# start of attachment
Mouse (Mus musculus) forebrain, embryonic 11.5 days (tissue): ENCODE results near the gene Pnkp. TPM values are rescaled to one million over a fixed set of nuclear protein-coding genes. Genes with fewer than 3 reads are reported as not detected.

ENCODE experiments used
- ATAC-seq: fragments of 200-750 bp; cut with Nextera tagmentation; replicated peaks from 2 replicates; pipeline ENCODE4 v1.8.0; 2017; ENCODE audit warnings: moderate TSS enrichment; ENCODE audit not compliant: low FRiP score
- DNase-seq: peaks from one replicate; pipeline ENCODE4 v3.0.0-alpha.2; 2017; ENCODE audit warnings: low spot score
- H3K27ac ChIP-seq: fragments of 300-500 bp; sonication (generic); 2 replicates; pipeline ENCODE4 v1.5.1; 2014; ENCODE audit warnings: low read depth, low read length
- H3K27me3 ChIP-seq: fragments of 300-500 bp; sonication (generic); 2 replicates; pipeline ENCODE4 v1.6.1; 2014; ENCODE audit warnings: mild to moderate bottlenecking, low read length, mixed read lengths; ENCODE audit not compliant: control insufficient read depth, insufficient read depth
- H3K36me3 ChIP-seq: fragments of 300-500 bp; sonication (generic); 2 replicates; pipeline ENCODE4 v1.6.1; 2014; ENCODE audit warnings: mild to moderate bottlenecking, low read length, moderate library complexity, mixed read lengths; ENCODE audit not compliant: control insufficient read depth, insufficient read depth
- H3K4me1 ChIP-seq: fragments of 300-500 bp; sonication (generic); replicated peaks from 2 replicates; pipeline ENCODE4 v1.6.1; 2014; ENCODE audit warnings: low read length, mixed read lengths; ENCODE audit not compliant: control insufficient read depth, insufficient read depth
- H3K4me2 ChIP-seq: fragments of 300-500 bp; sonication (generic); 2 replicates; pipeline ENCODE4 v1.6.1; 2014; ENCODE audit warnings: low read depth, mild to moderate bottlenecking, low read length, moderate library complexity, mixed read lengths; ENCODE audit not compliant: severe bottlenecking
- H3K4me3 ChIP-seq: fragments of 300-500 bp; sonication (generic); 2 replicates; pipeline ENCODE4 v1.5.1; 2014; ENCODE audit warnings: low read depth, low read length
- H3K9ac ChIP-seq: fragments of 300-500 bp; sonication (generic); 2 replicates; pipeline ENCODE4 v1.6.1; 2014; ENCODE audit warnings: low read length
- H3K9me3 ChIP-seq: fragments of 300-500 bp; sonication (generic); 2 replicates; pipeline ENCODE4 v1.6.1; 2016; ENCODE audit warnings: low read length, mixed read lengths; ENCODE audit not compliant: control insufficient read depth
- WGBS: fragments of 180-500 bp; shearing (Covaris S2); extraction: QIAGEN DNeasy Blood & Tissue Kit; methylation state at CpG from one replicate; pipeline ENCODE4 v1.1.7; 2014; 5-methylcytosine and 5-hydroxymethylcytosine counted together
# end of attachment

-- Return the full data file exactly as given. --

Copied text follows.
Mouse (Mus musculus) forebrain, embryonic 11.5 days (tissue): ENCODE results near the gene Pnkp. TPM values are rescaled to one million over a fixed set of nuclear protein-coding genes. Genes with fewer than 3 reads are reported as not detected.

ENCODE experiments used
- ATAC-seq: fragments of 200-750 bp; cut with Nextera tagmentation; replicated peaks from 2 replicates; pipeline ENCODE4 v1.8.0; 2017; ENCODE audit warnings: moderate TSS enrichment; ENCODE audit not compliant: low FRiP score
- DNase-seq: peaks from one replicate; pipeline ENCODE4 v3.0.0-alpha.2; 2017; ENCODE audit warnings: low spot score
- H3K27ac ChIP-seq: fragments of 300-500 bp; sonication (generic); 2 replicates; pipeline ENCODE4 v1.5.1; 2014; ENCODE audit warnings: low read depth, low read length
- H3K27me3 ChIP-seq: fragments of 300-500 bp; sonication (generic); 2 replicates; pipeline ENCODE4 v1.6.1; 2014; ENCODE audit warnings: mild to moderate bottlenecking, low read length, mixed read lengths; ENCODE audit not compliant: control insufficient read depth, insufficient read depth
- H3K36me3 ChIP-seq: fragments of 300-500 bp; sonication (generic); 2 replicates; pipeline ENCODE4 v1.6.1; 2014; ENCODE audit warnings: mild to moderate bottlenecking, low read length, moderate library complexity, mixed read lengths; ENCODE audit not compliant: control insufficient read depth, insufficient read depth
- H3K4me1 ChIP-seq: fragments of 300-500 bp; sonication (generic); replicated peaks from 2 replicates; pipeline ENCODE4 v1.6.1; 2014; ENCODE audit warnings: low read length, mixed read lengths; ENCODE audit not compliant: control insufficient read depth, insufficient read depth
- H3K4me2 ChIP-seq: fragments of 300-500 bp; sonication (generic); 2 replicates; pipeline ENCODE4 v1.6.1; 2014; ENCODE audit warnings: low read depth, mild to moderate bottlenecking, low read length, moderate library complexity, mixed read lengths; ENCODE audit not compliant: severe bottlenecking
- H3K4me3 ChIP-seq: fragments of 300-500 bp; sonication (generic); 2 replicates; pipeline ENCODE4 v1.5.1; 2014; ENCODE audit warnings: low read depth, low read length
- H3K9ac ChIP-seq: fragments of 300-500 bp; sonication (generic); 2 replicates; pipeline ENCODE4 v1.6.1; 2014; ENCODE audit warnings: low read length
- H3K9me3 ChIP-seq: fragments of 300-500 bp; sonication (generic); 2 replicates; pipeline ENCODE4 v1.6.1; 2016; ENCODE audit warnings: low read length, mixed read lengths; ENCODE audit not compliant: control insufficient read depth
- WGBS: fragments of 180-500 bp; shearing (Covaris S2); extraction: QIAGEN DNeasy Blood & Tissue Kit; methylation state at CpG from one replicate; pipeline ENCODE4 v1.1.7; 2014; 5-methylcytosine and 5-hydroxymethylcytosine counted together